Glenn Smith v. Secretary, Florida Department, et al


Opinion issued by court as to Appellant Glenn C. Smith. Decision: Affirmed in part and Dismissed in part. Opinion type: Non-Published. Opinion method: Per Curiam. Motion to dismiss case with prejudice filed by Appellee Secretary, Florida Department of Corrections is GRANTED in part. [7794672-2]. The opinion is also available through the Court's Opinions page at this link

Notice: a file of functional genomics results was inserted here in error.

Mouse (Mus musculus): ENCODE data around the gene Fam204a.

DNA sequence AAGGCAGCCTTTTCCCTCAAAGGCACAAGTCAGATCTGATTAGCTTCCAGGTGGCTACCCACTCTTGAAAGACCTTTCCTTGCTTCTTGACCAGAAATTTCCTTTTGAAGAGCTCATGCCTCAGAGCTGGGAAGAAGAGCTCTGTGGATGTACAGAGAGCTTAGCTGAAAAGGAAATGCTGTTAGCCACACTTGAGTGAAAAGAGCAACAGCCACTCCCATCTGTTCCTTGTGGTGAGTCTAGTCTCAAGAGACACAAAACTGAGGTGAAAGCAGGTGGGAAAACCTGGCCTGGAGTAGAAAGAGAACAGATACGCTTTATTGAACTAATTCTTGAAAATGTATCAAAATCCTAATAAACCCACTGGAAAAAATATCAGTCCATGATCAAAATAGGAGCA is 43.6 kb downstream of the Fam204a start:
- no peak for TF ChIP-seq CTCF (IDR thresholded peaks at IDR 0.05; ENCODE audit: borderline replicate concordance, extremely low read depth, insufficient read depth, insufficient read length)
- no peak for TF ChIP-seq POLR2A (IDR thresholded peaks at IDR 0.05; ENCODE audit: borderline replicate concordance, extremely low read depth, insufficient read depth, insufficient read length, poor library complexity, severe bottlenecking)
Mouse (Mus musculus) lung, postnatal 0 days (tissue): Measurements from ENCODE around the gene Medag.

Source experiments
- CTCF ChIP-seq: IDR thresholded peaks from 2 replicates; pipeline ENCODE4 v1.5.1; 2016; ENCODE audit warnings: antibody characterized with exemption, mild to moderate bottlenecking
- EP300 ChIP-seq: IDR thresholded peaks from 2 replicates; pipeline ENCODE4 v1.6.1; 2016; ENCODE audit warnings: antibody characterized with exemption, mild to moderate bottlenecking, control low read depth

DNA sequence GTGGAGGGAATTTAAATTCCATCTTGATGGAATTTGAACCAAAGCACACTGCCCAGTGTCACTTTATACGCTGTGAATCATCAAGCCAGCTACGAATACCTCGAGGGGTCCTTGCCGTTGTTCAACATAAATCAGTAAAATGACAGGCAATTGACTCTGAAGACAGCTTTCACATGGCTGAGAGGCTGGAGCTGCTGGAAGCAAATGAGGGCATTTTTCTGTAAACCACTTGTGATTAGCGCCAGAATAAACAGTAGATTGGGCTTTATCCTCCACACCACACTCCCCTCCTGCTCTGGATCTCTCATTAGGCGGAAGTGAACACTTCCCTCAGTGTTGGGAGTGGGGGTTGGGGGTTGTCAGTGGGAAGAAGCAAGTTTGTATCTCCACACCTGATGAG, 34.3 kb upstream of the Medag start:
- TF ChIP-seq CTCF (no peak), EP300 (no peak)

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Case: 15-13885 Date Filed: 06/09/2017 Page: 1 of 22 [DO NOT PUBLISH] IN THE UNITED STATES COURT OF APPEALS FOR THE ELEVENTH CIRCUIT ________________________ No. 15-13885 Non-Argument Calendar ________________________ D.C. Docket No. 2:06-cv-14201-RLR GLENN C. SMITH, Plaintiff-Appellant, versus SECRETARY, FLORIDA DEPARTMENT OF CORRECTIONS, LARRY BARRINER, TONI BOWDEN, Defendants-Appellees. ________________________ Appeal from the United States District Court for the Southern District of Florida ________________________ (June 9, 2017) Case: 15-13885 Date Filed: 06/09/2017 Page: 2 of 22 Before JORDAN, ROSENBAUM and FAY, Circuit Judges. PER CURIAM: Glenn C. Smith, a Florida prisoner proceeding pro se, appeals judgment in favor of the Florida Department of Corrections (“FDOC”) in his 42 U.S.C. § 1983 action alleging retaliatory transfer in violation of the First Amendment. We affirm in part and dismiss in part. I. BACKGROUND Smith is serving consecutive life sentences for convictions of sexual battery, assault, and a lewd and lascivious act upon a child. He has been incarcerated since 1992. During the course of his incarceration, Smith has filed “between sixty and seventy” lawsuits against the FDOC and its employees, and “between two hundred and three hundred” administrative grievances. Am. Mem. Op. at 3 (Aug. 4, 2015). In February 2003, while incarcerated at the Martin Correctional Institute (“MCI”), Smith filed an appeal from a state court’s decision in favor of the FDOC and then initiated another lawsuit against the FDOC. Fifteen days after the lawsuit was filed, the FDOC issued an order to transfer him to the Okeechobee Correctional Institute (“OCI”) for “population adjustment.” Id. at 9. On March 18, 2003, Smith was informed he was being transferred. Smith resisted the transfer by refusing to board the bus, but he ultimately was shackled and forced on the bus to OCI. Upon 2 Case: 15-13885 Date Filed: 06/09/2017 Page: 3 of 22 arrival, Smith was given a disciplinary report for disobeying orders to board the bus. In August 2006, Smith filed a complaint under 42 U.S.C. § 1983 against the Secretary of the FDOC and Larry Barriner, a former corrections officer at MCI. He alleged his transfer to OCI was retaliatory, challenged the constitutionality of an FDOC regulation providing for disciplinary confinement, and challenged the validity of the disciplinary report he had received. A majority of Smith’s claims were dismissed on the pleadings for failure to state a claim, pursuant to 28 U.S.C. § 1915(e)(2)(B). The district judge dismissed Smith’s retaliatory-transfer claim, because Smith failed to identify the individual who ordered his transfer and allege how there was a link between the protected activity and the alleged retaliatory act. On appeal, this court affirmed the dismissal of Smith’s retaliatory-transfer claim against Barriner but vacated the dismissal and remanded on the retaliatory-transfer claim against the Secretary of the FDOC, because Smith had alleged facts sufficient to state a claim concerning a practice and custom of retaliatory transfers. Smith v. Fla. Dep’t of Corr., 318 F. App’x 726, 728, 730 (11th Cir. 2008). On remand, the district judge granted summary judgment in favor of the FDOC on Smith’s retaliatory-transfer claim and concluded the record showed Smith’s transfer was administered by people who had no personal knowledge about him and for non-retaliatory reasons. On Smith’s appeal of summary 3 Case: 15-13885 Date Filed: 06/09/2017 Page: 4 of 22 judgment, this court determined only the causation element was at issue and vacated summary judgment regarding Smith’s retaliatory-transfer claim, because the district judge wrongly denied Smith a reasonable opportunity for discovery and the inmate affidavits Smith had attached to his complaint, construed in the light most favorable to Smith, were sufficient to allow a factfinder to conclude protected conduct was a motivating factor. Smith v. Fla. Dep’t of Corr., 713 F.3d 1059, 1063-66 (11th Cir. 2013). In 2013 and 2014, inmates Drew C. Hartley, George S. Rivera, and Anthony L. Schiller filed motions to intervene. The district judge denied the motions, because allowing Hartley, Rivera, and Schiller to intervene in Smith’s case would circumvent the Prisoner Litigation Reform Act requirement to pay the full amount of the filing fee in the prisoners’ own cases. The parties proceeded to a bench trial on Smith’s claim the FDOC had retaliated against Smith in violation of his First Amendment rights by transferring him to a new prison facility shortly after he had filed a lawsuit related to his medical care at MCI in 2003. At trial, Smith was represented by appointed counsel. Smith and thirteen witnesses testified on Smith’s behalf. 1 Smith testified as to the number of lawsuits he had filed against the FDOC and his administrative grievances, and he continued to file lawsuits and grievances despite believing he 1 Because Smith has failed to provide this court with a transcript of his bench trial, the summary of the testimony and evidence is derived from the district judge’s amended memorandum opinion. 4 Case: 15-13885 Date Filed: 06/09/2017 Page: 5 of 22 had been transferred at least three times in retaliation for his litigation activity. Smith testified he had filed a lawsuit related to his medical care on February 26, 2003, and was notified on March 18, 2003, he was being transferred to another institution, and he estimated he was responsible for “two hundred cases in both state and federal courts.” Am. Mem. Op. at 3. Smith also conceded the only evidence supporting his allegation he was transferred in retaliation for his First Amendment activities was the temporal proximity between the filing of one of his lawsuits and his transfer. Absent a showing he suffered a retaliatory transfer, the issue of whether the FDOC had an unconstitutional practice or custom was irrelevant and a standing issue would arise. Twelve inmates testified as to their own alleged retaliatory transfers or threats of retaliatory transfer. Ronald McAndrews, an FDOC official unfamiliar with Smith’s transfer and its circumstances, testified regarding the FDOC’s pattern and practice of retaliatory transfers. The FDOC offered testimony from three FDOC employees. Vicki Newsome, an Assistant Bureau Chief, testified the FDOC used substantially the same transfer procedures in 2003 as those formalized in the 2005 manual and transfers could be routine for a wide range of reasons specific to the inmate or institutional needs, or non-routine for population adjustment or an inmate’s medical needs. Newsome also testified Smith’s transfer was a population5 Case: 15-13885 Date Filed: 06/09/2017 Page: 6 of 22 adjustment transfer. No one outside the population-management office has the ability to request such a transfer; Smith’s 2003 transfer was part of a plan to make room for re-housing a group of “S-3” inmates, a medical needs designation not applicable to Smith, at MCI after a dormitory at another institution capable of housing “S-3” inmates closed. Am. Mem. Op. at 10. Darlene Lumpkin, an employee in the state classification office, testified she was the employee who selected Smith for transfer out of MCI based on the fact her personal identity code was recorded in the file for his transfer. She followed her usual practice of generating a list of inmates at MCI fitting criteria for the transfer, determining inmate-by-inmate compatibility with the destination facility, and selecting the inmates who fit the criteria and compatibility before moving to the next inmate on the list. She testified she never selected an inmate for transfer with knowledge of the inmate’s litigation or grievance activities; she had no direct recollection of the 2003 transfer. Mary Ellen Dayan-Varnum, an employee in the FDOC population management office at the time of Smith’s transfer, testified by deposition. After reviewing a spreadsheet used during Newsome’s testimony, she believed she had authored the population-adjustment plan affecting Smith. Following the bench trial, the judge awarded judgment as a matter of law to the FDOC and issued a memorandum opinion stating her findings of fact and conclusions of law. The judge also included a detailed summary of the evidence 6 Case: 15-13885 Date Filed: 06/09/2017 Page: 7 of 22 and arguments at trial. She concluded, to prove his retaliatory transfer claim, Smith had to show (1) he engaged in constitutionally protected conduct, (2) the FDOC’s retaliatory act adversely affected the protected conduct, and (3) there was a causal connection between the retaliatory act and the adverse effect on the conduct. Once Smith established the protected conduct was a motivating factor behind the harm, the burden of production would shift to the FDOC. The FDOC could then prevail by showing it would have taken the same action in the absence of the protected activity. The judge concluded Smith had established the first prong, because the conduct at issue was his First Amendment right to file lawsuits. With respect to the second and third prongs, the judge noted Smith had to prove the existence of a retaliatory act to satisfy either prong. To meet his burden, Smith first had to show his own transfer was retaliatory before evidence pertaining to alleged retaliatory policies of the FDOC would become relevant. The judge concluded Smith failed to make this showing and therefore could not satisfy either the second or third prong. Therefore, the burden did not shift to the FDOC. The judge reasoned Smith had conceded his only evidence of retaliation was the temporal proximity between the filing of his lawsuit and the timing of his transfer. The evidence showed Smith was “a prolific filer,” and it “logically follow[ed]” Smith “could subjectively believe a transfer was in retaliation for his 7 Case: 15-13885 Date Filed: 06/09/2017 Page: 8 of 22 litigation activities because, at any given time, [Smith] would have multiple pending suits or grievances.” Am. Mem. Op. at 24. Smith’s witnesses, like Smith, testified to their belief their transfers were retaliatory when many of those transfers were, from the perspective of the FDOC, instituted for objective non-retaliatory reasons. The judge found Smith’s temporal evidence was “no evidence at all.” Id. Even assuming Smith had produced sufficient evidence to shift the burden to the FDOC, the FDOC had demonstrated Smith was transferred as part of a generalpopulation-adjustment transfer and was selected for this transfer without any knowledge on behalf of the FDOC of his litigation activities. The judge expressed no opinion on the evidence Smith submitted at trial with respect to the alleged practices of retaliation of the FDOC, because she concluded this evidence was irrelevant to her decision. After the judge entered the judgment, the FDOC filed a motion to tax costs, requesting a total award of $5,371.13, consisting of $5,259.53 for deposition transcripts and court reports, $60.00 for subpoena service fees, and $51.60 for copies. Smith opposed the motion. The judge found the $30 rush fee reasonable, declined to deny costs based on Smith’s indigent status, and granted the FDOC $5,371.13 in costs. Smith later filed a motion to alter or amend the judgment, pursuant to Federal Rule of Civil Procedure 59(e), and disputed certain factual 8 Case: 15-13885 Date Filed: 06/09/2017 Page: 9 of 22 findings. The judge granted the motion only to the extent she issued an amended order clarifying the legal standard regarding causation. Smith timely appealed and paid the filing fees for the appeal. He filed a motion in the district court to grant him leave to proceed in forma pauperis (“IFP”), so he could obtain the trial transcript without paying the cost. The judge denied the motion. Smith filed a transcript order form in this court and requested the trial transcript. This court notified Smith he must, within 14 days, make financial arrangements with the court reporter for preparation of the trial transcript, or the appeal would be dismissed without further notice. Smith moved for an extension and claimed his IFP motion was still pending in the district court. The FDOC moved to dismiss the appeal and argued Smith failed to make timely financial arrangements to obtain the trial transcript. Smith responded and also moved for appointment of counsel. Construing Smith’s motion for extension of time as a motion for transcripts at the government’s expense, this court denied that motion and denied Smith’s motion for appointment of counsel. The judge held in abeyance the motion to dismiss of the FDOC and granted Smith an extension to obtain and file a copy of the trial transcript. After the extension period expired, the FDOC moved for a ruling on its motion to dismiss and argued the appeal should be dismissed with 9 Case: 15-13885 Date Filed: 06/09/2017 Page: 10 of 22 prejudice. This court then issued an order directing the FDOC’s motion be carried with the case. The motion is still pending before this court. On appeal, Smith alleges numerous claims of error, primarily challenging the judge’s conclusion he failed to present evidence sufficient to establish he suffered a retaliatory transfer, such that the burden would shift to the FDOC to show the transfer served legitimate penological interests. Smith also alleges the judge erred in awarding costs to the FDOC and in denying the motions to intervene filed by inmates Hartley, Rivera, and Schiller. II. DISCUSSION A. Failure to File a Transcript The FDOC moves to dismiss Smith’s appeal for failure to file the trial transcript with this court and argues we cannot review Smith’s arguments without reference to the trial transcript. Under Federal Rule of Appellate Procedure 10(b), the appellant has a duty to pay for the trial transcripts, if he intends to challenge evidentiary findings on appeal. “[P]ro se appellants, like appellants represented by counsel, must provide trial transcripts in the appellate record to enable this court to review challenges to sufficiency of the evidence.” Loren v. Sasser, 309 F.3d 1296, 1304 (11th Cir. 2002). We have dismissed appeals where appellants have failed to file the trial transcript, Abood v. Block, 752 F.2d 548, 550 (11th Cir. 1985), but we have “decline[d] to do so,” where the district judge issued a memorandum order, 10 Case: 15-13885 Date Filed: 06/09/2017 Page: 11 of 22 “unlike [in] Abood, where the district court’s findings which appellant sought to overturn were made orally.” United States v. Milam, 855 F.2d 739, 741 n.3 (11th Cir. 1988). Smith indisputably has failed to file the trial transcript in this case; the judge, however, did issue a memorandum order containing a detailed summary of the evidence presented at trial. While we decline to dismiss the appeal, id., we must determine whether the omission of the transcript renders review of any issue impossible, Loren, 309 F.3d at 1304. We conclude we cannot review meaningfully the following five issues without consulting the trial transcript: (1) whether the district judge erred in failing to consider the other circumstantial evidence of Smith’s retaliatory transfer; (2) whether the district judge erred in reaching the question of whether the temporal proximity of his transfer to his previous litigation was, alone, insufficient to shift the burden of proof to the FDOC, without considering other available circumstantial evidence; (3) whether the judge erred in failing to admit evidence of other forms of retaliation in addition to that of retaliatory transfers; (4) whether the judge erred in imposing limitations on inmate testimony seeking to introduce, as FDOC party admissions, an OCI sergeant’s comments regarding retaliatory transfers; and (5) whether the judge erred by alternatively finding the FDOC presented sufficient evidence Smith’s transfer was for non-retaliatory reasons, because the judge failed to consider whether those 11 Case: 15-13885 Date Filed: 06/09/2017 Page: 12 of 22 reasons were pretextual. Smith’s arguments regarding each of these issues rely on “other evidence” or discussions presented at the bench trial and not reproduced in either of the judge’s memorandum orders. Failure to comply with the Rule 10(b) requirement of a trial transcript, in this case, results in the affirmation of the evidentiary findings of the district judge, because this court is unable to review the alleged error. See id. B. Retaliatory Transfer 1. Relevance of Custom or Practice Smith argues the district judge erred in concluding, unless Smith presented evidence of his own retaliatory transfer, the evidence regarding practice or custom of the FDOC was irrelevant. After a bench trial, we review de novo a district judge’s conclusions of law and factual findings for clear error. Proudfoot Consulting Co. v. Gordon, 576 F.3d 1223, 1230 (11th Cir. 2009). In custom or policy cases, we have held the injury and causation elements are distinct, and a plaintiff’s failure to prove injury renders the consideration of a practice or custom irrelevant. See Rooney v. Watson, 101 F.3d 1378, 1381 (11th Cir. 1996) (“Since we have determined that [the defendant’s] conduct did not cause the [plaintiffs] to suffer a constitutional deprivation, we need not inquire into [the defendant’s] policy and custom . . . .”). 12 Case: 15-13885 Date Filed: 06/09/2017 Page: 13 of 22 The judge did not err in concluding, unless Smith presented evidence of his own retaliatory transfer, the evidence regarding practice or custom of the FDOC was irrelevant. Smith failed to present evidence he personally suffered a retaliatory transfer. He presented only evidence other inmates suffered retaliatory transfers. We have held, absent a showing of constitutional injury, the inquiry into practice or custom is irrelevant. Rooney, 101 F.3d at 1381. Smith conceded at trial his failure to prove his own retaliatory transfer would render irrelevant his witnesses’ testimony showing practice or custom by virtue of other inmates’ transfers. The judge properly concluded, because Smith failed to present evidence of his own retaliatory transfer, the evidence regarding practice or custom of the FDOC was irrelevant. 2. Law-of-the-Case Doctrine Smith argues this court’s conclusions in Smith, 713 F.3d at 1063-65, our earlier decision in this case vacating the order granting summary judgment to the FDOC, bound the district judge after the bench trial to consider Smith’s evidence of a causal connection as dispositive proof of Smith’s retaliatory transfer. We review de novo the district judge’s application of the law-of-the case doctrine. Alphamed, Inc. v. B. Braun Med., Inc., 367 F.3d 1280, 1285 (11th Cir. 2004). Under that doctrine, an appellate court’s findings of fact and conclusions of law are generally binding in all subsequent proceedings in the same case in the trial court 13 Case: 15-13885 Date Filed: 06/09/2017 Page: 14 of 22 or on a later appeal. This That & The Other Gift & Tobacco, Inc. v. Cobb Cty., 439 F.3d 1275, 1283 (11th Cir. 2006). This doctrine only applies to the extent the issue in question was within the scope of the prior appeal. Transamerica Leasing, Inc. v. Inst. of London Underwriters, 430 F.3d 1326, 1332 (11th Cir. 2005). Because of our decision to vacate summary judgment, the district judge was not precluded at trial from concluding Smith’s trial evidence concerning retaliation was insufficient to shift the burden to the FDOC to show the transfer served a legitimate penological interest. In vacating the district judge’s summary judgment in favor of the FDOC on Smith’s retaliatory-transfer claim, we concluded “only the causal connection element [was] in question” and Smith’s witness testimony “established that one could conclude that the protected conduct was a motivating factor.” 713 F.3d at 1063. The judge’s determination regarding the sufficiency of Smith’s evidence of injury in fact for burden shifting was outside the scope of our prior decision. Transamerica Leasing, Inc., 430 F.3d at 1332. Our decision in Smith was limited to reviewing an entirely separate element of Smith’s claim (causation, not injury) and only determining whether a factfinder could conclude protected conduct was a motivating factor, not whether retaliation occurred as a conclusive fact. Smith, 713 F.3d at 1063. We also partially premised our decision on the fact Smith had been improperly denied a reasonable opportunity for discovery. Id. at 1064. Neither of these limitations nor the 14 Case: 15-13885 Date Filed: 06/09/2017 Page: 15 of 22 discovery defect was at issue, when the district judge determined Smith failed to meet his burden at trial to show he suffered a retaliatory transfer. The judge was not precluded, under the law-of-the-case doctrine, from concluding Smith failed to produce sufficient evidence of his retaliatory transfer to shift the burden to the FDOC. Transamerica Leasing, Inc., 430 F.3d at 1332. 3. Temporal-Proximity Evidence Smith argues the district judge’s finding the temporal proximity between Smith’s litigation and the alleged retaliatory transfer was insufficient to shift the burden of proof to the FDOC was improper. We review for clear error a district judge’s findings of fact, including her determinations regarding the weight of evidence when acting as factfinder in a bench trial. Fischer v. S/Y Neraida, 508 F.3d 586, 591-92 (11th Cir. 2007). Once a plaintiff establishes protected conduct motivated the harm, the burden of production shifts to the defendant to show it would have taken the same action absent the protected activity. Smith, 713 F.3d at 1063. The judge’s findings will stand so long as they are supported by substantial evidence. Fischer, 508 F.3d at 592 (noting the appellant bears a heavy burden, especially where the evidence is largely testimonial, because the district judge had the ability to observe the witnesses and evaluate their testimony and credibility firsthand). We may reverse such determinations only when we are left with a definite and firm conviction a mistake has been made after reviewing the entire 15 Case: 15-13885 Date Filed: 06/09/2017 Page: 16 of 22 evidence. Lincoln v. Bd. of Regents of the Univ. Sys. of Ga., 697 F.2d 928, 939-40 (11th Cir. 1983). The district judge did not clearly err in determining temporal proximity was, alone, insufficient to satisfy Smith’s burden of production. The judge afforded little weight to Smith’s evidence of temporal proximity between Smith’s litigation and his alleged retaliatory transfer, because the abundance of Smith’s litigation and grievances rendered it likely any transfer for any purpose would be temporally proximate to such activity. In arriving at this finding, the judge relied on our prior statement “Smith is an extremely litigious inmate, having filed at least ten separate lawsuits against the FDOC and its employees from 2001 to 2006,” Smith, 713 F.3d at 1061, and excerpts from the trial transcript reproduced in the judge’s amended memorandum order, stating: THE COURT: How many grievances and/or lawsuits did you file before March - April 2001? PLAINTIFF [Mr. Smith]: I can’t say without listing my litigations, I would say approximately five or six. 2001 – I’m sorry, I was up to about 15 to 20, I believe, and grievances in regard to that would be perhaps over a hundred, between a hundred and 200. Am. Mem. Op. at 17 (alteration in original). In view of the evidence available, the judge’s decision to attach low weight to Smith’s temporal-proximity evidence had substantial support within the record. In contrast, the judge found credible the FDOC witnesses’ testimony regarding the legitimacy of Smith’s transfer. We 16 Case: 15-13885 Date Filed: 06/09/2017 Page: 17 of 22 affirm, because the district judge did not clearly err in determining temporal proximity alone was insufficient to satisfy Smith’s burden of production and shift the burden to the FDOC. Fischer, 508 F.3d at 591-92. 4. Extraneous Statements Smith argues the district judge erred in making extraneous statements regarding whether, in some cases, prison officials may have valid penological interests in transferring prisoners based on their extensive litigation or grievance practice. We need not review a judge’s statements made in dicta, because appeals to this court are from the judge’s final judgment and not the opinion. Walter Int’l Prods., Inc. v. Salinas, 650 F.3d 1402, 1420 n.13 (11th Cir. 2011) (citing United States v. $242,484.00, 389 F.3d 1149, 1153 (11th Cir. 2004) (en banc) (holding an “appeal is not from the opinion of the district court, but from its judgment”)); see also Church of Scientology of Cal. v. United States, 506 U.S. 9, 12, 113 S. Ct. 447, 449 (1992) (holding “a federal court has no authority to give opinions upon . . . abstract propositions, or to declare principles or rules of law which cannot affect the matter in issue” (citation and internal quotation marks omitted)). Dicta statements are those in an opinion unessential to the decision of a case. See Schwab v. Crosby, 451 F.3d 1308, 1327 (11th Cir. 2006) (“[T]hat which is not necessary to the decision of a case is dicta.”). 17 Case: 15-13885 Date Filed: 06/09/2017 Page: 18 of 22 In delivering her opinion, the district judge discussed some cases where legitimate penological interests may motivate transferring a prisoner on the basis of that prisoner’s extensive litigation or grievances, such as when that activity interferes with administration or staff morale. The judge made clear this discussion was wholly irrelevant to her decision and made no findings regarding the evidence on this topic. This discussion was dicta, because it was not part of the decision of the case. Schwab, 451 F.3d at 1327. C. Award of Costs Smith challenges the district judge’s award of costs to the FDOC and argues his § 1983 action was not frivolous, unreasonable, or groundless. We review a judge’s decision whether to award costs to the prevailing party for abuse of discretion. Mathews v. Crosby, 480 F.3d 1265, 1276 (11th Cir. 2007). An abuse of discretion occurs if the judge bases an award upon findings of fact that are clearly erroneous. Id. We generally will not consider an issue not raised in the district court. Access Now, Inc. v. Sw. Airlines Co., 385 F.3d 1324, 1331 (11th Cir. 2004). We have recognized five exceptions, which arise when (1) the issue involves a pure question of law and refusal to consider it would result in a miscarriage of justice; (2) the party had no opportunity to raise the issue in district court; (3) the interest of substantial justice is at stake; (4) the proper resolution is beyond any doubt; or 18 Case: 15-13885 Date Filed: 06/09/2017 Page: 19 of 22 (5) the issue presents significant questions of general impact or of great public concern. Id. at 1332. Federal Rule of Civil Procedure 54(d) provides a prevailing party is entitled to an award of costs. Fed. R. Civ. P. 54(d)(1); Fireman’s Fund Ins. Co. v. Tropical Shipping & Constr. Co., Ltd., 254 F.3d 987, 1012 (11th Cir. 2001). These costs include (1) fees of the clerk and marshal, (2) fees for printed or electronically recorded transcripts necessarily obtained for use in the case, (3) fees and disbursements for printing and witnesses, (4) fees for exemplification and the costs of making copies of any materials where the copies are necessarily obtained for use in the case, (5) docket fees, and (6) witness fees authorized by statute. 28 U.S.C. § 1920. Rule 54(d) establishes a presumption costs are to be awarded to a prevailing party but vests a district judge with discretion to decide otherwise. Chapman v. AI Transp., 229 F.3d 1012, 1038 (11th Cir. 2000) (en banc). Although the district judge may not consider the relative wealth of the parties in awarding costs, she may consider the non-prevailing party’s financial status. Id. at 1039. Smith makes three arguments concerning this issue: (1) the reasonableness of the judge’s award of $0.15 per page; (2) the propriety of awarding costs to a party represented by state attorneys, because that party actually bears no costs; and (3) the propriety of the judge’s award of costs against an indigent plaintiff. Smith 19 Case: 15-13885 Date Filed: 06/09/2017 Page: 20 of 22 failed to preserve the first and second of these arguments, because he failed to present them to the judge. None of the Access Now exceptions apply to revive these unpreserved arguments. These arguments are not “pure questions of law,” because they raise questions of fact regarding whether the copying costs were actually between $0.03 and $0.07 per page and whether the FDOC bore any of the costs on its own. Smith does not argue he had no opportunity to raise these issues in the district court; he makes no argument the interest of substantial justice is at stake in these issues. The resolution of these issues is not beyond any doubt, because their review would require us to evaluate factual questions on matters for which the district judge did not make specific findings. Access Now, 385 F.3d at 1334. Finally, it does not appear, and Smith makes no argument, these arguments present significant questions of general impact or great public concern, given Smith’s arguments are couched in the narrow terms of whether the Secretary of the FDOC had no individually incurred costs to be reimbursed and whether $0.05 to $0.07 was a better estimate of the Florida Attorney General’s costs for copies and personal time. Because Smith failed to first present them in district court, we decline to review these arguments. Id. at 1331, 1335 (stating reviewing such arguments, “without the benefit of any record or district court ruling, invites disaster for an appellate court”). 20 Case: 15-13885 Date Filed: 06/09/2017 Page: 21 of 22 Smith’s remaining preserved argument regarding the propriety of the district judge’s award of costs against an indigent plaintiff similarly fails. A district judge may consider the non-prevailing party’s indigence. In those circumstances, however, the judge (1) ordinarily should require substantial documentation of a true inability to pay, and (2) may not altogether decline to award costs. Chapman, 229 F.3d at 1039. In Chapman, we ultimately reversed the grant of costs because we could not discern from the district judge’s order whether the judge understood he had discretion to consider the non-prevailing party’s indigent status. Id. at 1039-40 (noting we would assume district judges were aware of this discretion in the future). Such an error is not present in Smith’s case, where the district judge expressly considered Smith’s indigence and declined to reduce costs on that basis. The judge did not abuse her discretion in awarding costs to the FDOC, despite Smith’s indigence. Mathews, 480 F.3d at 1276. D. Other Prisoners’ Motions to Intervene Smith argues the district judge erred in denying the motion to intervene from inmates Hartley, Rivera, and Schiller. Litigants must establish their standing not only to bring claims, but also to appeal judgments. Though similar and overlapping, the doctrines of appellate standing and trial standing are not identical. The primary limitation on a litigant’s appellate standing is the adverseness requirement which is one of the rules of standing particular to the appellate setting. Only a litigant who is aggrieved by the judgment or order may appeal. 21 Case: 15-13885 Date Filed: 06/09/2017 Page: 22 of 22 Wolff v. Cash 4 Titles, 351 F.3d 1348, 1353-54 (11th Cir. 2003) (citations, internal quotation marks, and alteration omitted). Even where a party would have appellate standing for the purposes of challenging some final rulings by the district judge, the appellant may lack standing to appeal other rulings not affecting the appellant’s interests. Id. at 1354. A party generally may not appeal to protect the rights of others. Hawes v. Gleicher, 745 F.3d 1337, 1342 (11th Cir. 2014). The denial of the motions to intervene from inmates Hartley, Rivera, and Schiller implicated only their rights. Smith’s rights were not implicated; he may not appeal to protect his fellow inmates’ rights. We dismiss Smith’s appeal as to this claim of error, because he lacks standing to bring it; we therefore lack jurisdiction to review it. Wolff, 351 F.3d 1353-54. AFFIRMED IN PART AND DISMISSED IN PART. 22